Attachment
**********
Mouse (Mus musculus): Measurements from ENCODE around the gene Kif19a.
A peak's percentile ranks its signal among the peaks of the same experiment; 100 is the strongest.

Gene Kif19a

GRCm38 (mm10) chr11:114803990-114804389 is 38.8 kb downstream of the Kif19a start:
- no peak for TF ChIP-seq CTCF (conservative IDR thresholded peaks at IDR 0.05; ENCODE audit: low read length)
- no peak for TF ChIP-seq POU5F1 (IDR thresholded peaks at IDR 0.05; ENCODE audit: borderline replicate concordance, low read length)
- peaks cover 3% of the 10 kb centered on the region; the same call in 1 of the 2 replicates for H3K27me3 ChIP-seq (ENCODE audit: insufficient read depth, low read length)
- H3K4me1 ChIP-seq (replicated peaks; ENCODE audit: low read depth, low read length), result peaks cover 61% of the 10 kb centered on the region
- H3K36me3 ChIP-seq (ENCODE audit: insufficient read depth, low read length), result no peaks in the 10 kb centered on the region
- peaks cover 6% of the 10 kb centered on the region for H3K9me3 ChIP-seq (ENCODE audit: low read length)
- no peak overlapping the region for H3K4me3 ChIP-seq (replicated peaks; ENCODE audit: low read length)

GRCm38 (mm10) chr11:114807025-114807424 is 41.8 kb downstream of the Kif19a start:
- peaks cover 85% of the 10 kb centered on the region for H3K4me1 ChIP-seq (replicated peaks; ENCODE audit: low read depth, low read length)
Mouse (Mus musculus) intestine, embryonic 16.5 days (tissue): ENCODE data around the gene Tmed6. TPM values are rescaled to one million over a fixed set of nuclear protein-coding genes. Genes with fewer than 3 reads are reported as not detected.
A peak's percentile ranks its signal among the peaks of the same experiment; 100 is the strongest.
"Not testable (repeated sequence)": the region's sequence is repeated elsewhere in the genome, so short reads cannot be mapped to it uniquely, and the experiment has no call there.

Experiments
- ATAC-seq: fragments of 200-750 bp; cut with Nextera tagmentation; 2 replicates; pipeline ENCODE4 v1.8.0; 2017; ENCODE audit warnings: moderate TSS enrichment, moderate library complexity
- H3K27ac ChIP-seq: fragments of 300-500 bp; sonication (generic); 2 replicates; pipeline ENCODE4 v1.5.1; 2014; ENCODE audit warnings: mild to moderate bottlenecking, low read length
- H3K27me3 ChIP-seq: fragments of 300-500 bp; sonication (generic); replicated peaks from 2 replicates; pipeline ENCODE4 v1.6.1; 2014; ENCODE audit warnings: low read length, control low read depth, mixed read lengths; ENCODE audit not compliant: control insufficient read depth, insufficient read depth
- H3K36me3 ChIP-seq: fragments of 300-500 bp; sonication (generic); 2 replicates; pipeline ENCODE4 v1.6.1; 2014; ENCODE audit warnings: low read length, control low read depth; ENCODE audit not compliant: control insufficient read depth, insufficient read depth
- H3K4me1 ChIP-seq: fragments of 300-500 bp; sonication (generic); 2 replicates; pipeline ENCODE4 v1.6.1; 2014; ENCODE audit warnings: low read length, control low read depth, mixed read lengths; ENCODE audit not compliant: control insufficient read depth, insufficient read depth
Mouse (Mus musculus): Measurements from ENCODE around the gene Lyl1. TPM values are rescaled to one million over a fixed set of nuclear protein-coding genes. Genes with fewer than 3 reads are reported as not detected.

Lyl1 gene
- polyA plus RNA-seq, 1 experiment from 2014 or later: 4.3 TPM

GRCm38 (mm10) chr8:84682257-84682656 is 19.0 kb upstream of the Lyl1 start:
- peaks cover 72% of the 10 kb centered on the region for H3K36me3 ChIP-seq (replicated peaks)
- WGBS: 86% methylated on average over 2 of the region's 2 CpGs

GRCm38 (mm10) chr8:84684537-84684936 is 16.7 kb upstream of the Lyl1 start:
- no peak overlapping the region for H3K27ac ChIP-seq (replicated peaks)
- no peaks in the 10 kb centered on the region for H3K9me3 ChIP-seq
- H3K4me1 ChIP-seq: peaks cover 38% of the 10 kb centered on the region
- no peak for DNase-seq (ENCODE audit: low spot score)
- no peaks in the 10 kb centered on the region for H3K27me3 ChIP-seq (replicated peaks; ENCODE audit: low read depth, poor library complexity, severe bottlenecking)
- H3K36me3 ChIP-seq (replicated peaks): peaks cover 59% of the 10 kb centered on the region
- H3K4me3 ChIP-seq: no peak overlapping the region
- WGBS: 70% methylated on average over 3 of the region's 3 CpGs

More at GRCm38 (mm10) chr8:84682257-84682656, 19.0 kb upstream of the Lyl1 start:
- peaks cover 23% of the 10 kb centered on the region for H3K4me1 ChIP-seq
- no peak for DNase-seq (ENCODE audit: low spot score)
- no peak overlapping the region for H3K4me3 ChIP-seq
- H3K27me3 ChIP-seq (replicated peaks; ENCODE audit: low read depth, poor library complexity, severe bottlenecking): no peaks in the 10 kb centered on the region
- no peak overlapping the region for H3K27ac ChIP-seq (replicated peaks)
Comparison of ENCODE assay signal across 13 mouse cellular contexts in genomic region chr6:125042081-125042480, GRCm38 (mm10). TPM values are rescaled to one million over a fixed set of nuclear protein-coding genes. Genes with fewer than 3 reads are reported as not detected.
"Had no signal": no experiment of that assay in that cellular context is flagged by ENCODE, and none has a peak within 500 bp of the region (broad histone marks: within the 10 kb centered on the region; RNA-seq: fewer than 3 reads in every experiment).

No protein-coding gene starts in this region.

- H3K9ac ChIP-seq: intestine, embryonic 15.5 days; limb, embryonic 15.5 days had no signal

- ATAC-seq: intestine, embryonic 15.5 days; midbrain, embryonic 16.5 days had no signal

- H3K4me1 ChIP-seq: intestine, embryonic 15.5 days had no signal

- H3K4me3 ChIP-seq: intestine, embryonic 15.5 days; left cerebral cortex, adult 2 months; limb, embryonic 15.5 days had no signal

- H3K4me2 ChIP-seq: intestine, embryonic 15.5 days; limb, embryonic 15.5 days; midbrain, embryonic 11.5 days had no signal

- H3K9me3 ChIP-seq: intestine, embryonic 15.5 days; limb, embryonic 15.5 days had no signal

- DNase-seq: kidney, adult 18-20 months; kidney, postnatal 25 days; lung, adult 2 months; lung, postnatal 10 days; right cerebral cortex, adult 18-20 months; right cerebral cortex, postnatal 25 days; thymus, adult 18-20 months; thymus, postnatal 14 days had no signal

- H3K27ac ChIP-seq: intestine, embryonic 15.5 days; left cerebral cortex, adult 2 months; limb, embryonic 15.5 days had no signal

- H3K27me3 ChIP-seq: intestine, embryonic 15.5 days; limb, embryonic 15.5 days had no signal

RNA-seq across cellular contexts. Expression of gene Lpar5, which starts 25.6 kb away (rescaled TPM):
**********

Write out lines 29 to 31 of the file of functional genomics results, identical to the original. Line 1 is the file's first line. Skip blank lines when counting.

GRCm38 (mm10) chr8:84684537-84684936 is 16.7 kb upstream of the Lyl1 start:
- no peak overlapping the region for H3K27ac ChIP-seq (replicated peaks)
- no peaks in the 10 kb centered on the region for H3K9me3 ChIP-seq